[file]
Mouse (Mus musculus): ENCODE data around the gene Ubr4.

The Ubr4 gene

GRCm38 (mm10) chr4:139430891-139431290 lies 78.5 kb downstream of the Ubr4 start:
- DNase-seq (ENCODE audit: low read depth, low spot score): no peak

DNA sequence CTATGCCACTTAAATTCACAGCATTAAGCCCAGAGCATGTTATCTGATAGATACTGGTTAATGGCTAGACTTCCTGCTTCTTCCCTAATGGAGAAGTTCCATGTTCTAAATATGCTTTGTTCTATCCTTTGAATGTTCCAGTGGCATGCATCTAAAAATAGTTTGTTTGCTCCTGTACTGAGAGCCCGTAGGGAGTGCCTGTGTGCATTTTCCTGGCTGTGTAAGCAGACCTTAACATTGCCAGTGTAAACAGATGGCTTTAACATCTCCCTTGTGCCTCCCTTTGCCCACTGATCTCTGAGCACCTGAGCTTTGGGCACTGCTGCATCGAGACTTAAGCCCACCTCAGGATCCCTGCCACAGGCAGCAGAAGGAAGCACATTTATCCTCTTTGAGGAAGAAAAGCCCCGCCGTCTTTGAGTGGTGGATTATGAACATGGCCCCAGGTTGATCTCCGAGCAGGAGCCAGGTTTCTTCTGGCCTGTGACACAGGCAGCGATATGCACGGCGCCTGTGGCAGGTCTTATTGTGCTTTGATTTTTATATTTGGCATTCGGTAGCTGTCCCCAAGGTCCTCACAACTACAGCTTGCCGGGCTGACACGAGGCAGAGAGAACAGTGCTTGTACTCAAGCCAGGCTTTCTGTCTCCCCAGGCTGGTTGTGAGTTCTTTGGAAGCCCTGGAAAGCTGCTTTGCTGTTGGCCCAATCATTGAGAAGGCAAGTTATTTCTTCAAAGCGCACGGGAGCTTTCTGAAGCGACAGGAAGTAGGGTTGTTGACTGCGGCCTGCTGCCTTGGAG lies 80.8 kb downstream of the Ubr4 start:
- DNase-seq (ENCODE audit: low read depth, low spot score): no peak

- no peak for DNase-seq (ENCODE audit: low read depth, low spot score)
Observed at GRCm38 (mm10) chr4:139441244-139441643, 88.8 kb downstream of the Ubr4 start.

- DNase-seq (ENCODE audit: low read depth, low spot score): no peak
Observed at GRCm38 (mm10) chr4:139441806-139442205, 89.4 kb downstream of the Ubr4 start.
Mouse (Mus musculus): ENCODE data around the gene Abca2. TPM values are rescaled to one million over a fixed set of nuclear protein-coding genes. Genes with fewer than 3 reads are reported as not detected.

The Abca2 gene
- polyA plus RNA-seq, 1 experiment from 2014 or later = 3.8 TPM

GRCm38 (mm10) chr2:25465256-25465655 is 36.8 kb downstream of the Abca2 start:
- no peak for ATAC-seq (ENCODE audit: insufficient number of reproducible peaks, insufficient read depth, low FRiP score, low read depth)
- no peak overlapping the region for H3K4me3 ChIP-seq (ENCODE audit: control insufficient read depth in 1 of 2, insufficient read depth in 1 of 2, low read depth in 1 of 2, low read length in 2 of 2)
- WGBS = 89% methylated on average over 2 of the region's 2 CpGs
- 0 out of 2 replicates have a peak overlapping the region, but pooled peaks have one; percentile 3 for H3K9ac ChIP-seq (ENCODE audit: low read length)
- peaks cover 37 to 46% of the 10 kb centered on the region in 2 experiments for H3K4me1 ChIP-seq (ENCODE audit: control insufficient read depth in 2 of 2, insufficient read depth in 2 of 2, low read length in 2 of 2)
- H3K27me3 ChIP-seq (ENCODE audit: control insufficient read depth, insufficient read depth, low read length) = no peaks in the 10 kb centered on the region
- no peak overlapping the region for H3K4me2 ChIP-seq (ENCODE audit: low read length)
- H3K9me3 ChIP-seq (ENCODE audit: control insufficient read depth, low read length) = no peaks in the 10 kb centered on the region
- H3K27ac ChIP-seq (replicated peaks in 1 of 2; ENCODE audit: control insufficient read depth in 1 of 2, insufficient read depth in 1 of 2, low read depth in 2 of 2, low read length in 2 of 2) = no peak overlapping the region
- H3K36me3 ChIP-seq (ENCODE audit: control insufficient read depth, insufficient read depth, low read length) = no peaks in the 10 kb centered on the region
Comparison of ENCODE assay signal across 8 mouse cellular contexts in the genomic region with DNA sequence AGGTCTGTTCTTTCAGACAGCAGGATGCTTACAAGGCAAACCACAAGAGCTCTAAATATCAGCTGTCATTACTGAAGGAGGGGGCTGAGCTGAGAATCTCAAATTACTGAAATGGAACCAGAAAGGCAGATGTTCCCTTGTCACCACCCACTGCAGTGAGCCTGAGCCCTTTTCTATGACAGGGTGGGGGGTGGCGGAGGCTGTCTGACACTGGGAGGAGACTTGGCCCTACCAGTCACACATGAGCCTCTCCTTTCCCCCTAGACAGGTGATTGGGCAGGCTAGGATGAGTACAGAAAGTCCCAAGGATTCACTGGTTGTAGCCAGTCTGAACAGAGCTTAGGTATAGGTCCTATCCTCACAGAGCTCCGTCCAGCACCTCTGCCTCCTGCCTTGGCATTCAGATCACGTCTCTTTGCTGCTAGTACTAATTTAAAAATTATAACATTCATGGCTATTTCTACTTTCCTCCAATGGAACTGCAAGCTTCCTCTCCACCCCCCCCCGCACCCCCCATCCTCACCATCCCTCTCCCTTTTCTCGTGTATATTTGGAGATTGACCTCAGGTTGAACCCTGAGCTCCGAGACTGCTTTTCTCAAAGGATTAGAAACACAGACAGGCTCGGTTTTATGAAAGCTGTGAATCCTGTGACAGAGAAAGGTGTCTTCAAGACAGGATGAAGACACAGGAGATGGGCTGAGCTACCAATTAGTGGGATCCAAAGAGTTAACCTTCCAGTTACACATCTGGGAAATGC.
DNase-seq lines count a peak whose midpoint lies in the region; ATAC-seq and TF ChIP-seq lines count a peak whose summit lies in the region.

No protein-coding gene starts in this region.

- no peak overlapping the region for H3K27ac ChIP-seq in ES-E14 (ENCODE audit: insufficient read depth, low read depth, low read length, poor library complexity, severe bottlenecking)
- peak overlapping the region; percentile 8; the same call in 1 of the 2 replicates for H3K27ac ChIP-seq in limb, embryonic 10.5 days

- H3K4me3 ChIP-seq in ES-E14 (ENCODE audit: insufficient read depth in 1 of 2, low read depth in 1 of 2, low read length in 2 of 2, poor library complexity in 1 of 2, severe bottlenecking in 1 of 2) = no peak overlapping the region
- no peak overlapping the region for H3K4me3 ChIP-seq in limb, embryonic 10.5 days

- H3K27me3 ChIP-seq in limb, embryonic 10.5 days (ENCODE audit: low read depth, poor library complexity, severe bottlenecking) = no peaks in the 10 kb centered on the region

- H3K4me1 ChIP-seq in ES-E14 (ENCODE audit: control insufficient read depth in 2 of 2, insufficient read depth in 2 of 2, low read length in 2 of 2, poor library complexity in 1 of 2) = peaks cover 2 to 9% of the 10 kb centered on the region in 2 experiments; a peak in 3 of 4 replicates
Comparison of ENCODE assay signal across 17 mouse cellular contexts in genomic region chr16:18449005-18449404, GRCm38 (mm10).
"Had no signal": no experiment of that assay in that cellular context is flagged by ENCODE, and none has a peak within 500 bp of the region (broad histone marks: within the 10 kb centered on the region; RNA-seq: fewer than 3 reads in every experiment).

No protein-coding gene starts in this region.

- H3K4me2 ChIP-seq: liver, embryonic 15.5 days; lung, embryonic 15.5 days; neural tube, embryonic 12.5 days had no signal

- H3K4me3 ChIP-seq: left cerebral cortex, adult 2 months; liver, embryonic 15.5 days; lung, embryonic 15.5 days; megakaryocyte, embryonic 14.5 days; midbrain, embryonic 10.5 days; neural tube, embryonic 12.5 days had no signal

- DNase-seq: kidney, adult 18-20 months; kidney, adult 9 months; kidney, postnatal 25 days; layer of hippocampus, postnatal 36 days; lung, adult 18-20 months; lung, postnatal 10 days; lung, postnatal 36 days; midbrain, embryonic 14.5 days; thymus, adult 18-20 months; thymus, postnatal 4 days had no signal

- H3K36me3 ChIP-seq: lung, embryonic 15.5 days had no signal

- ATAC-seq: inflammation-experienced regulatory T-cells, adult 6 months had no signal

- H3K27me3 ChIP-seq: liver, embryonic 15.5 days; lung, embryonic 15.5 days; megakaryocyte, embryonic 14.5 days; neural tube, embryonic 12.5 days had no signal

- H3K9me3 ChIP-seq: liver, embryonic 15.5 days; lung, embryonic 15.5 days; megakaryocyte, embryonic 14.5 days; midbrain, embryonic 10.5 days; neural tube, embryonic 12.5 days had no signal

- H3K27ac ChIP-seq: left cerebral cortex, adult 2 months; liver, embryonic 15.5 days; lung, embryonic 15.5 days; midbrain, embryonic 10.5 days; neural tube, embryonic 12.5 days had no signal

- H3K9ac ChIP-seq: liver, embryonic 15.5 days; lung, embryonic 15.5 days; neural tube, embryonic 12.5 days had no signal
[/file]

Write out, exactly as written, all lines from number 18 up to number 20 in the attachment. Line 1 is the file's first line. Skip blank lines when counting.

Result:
- 0 out of 2 replicates have a peak overlapping the region, but pooled peaks have one; percentile 3 for H3K9ac ChIP-seq (ENCODE audit: low read length)
- peaks cover 37 to 46% of the 10 kb centered on the region in 2 experiments for H3K4me1 ChIP-seq (ENCODE audit: control insufficient read depth in 2 of 2, insufficient read depth in 2 of 2, low read length in 2 of 2)
- H3K27me3 ChIP-seq (ENCODE audit: control insufficient read depth, insufficient read depth, low read length) = no peaks in the 10 kb centered on the region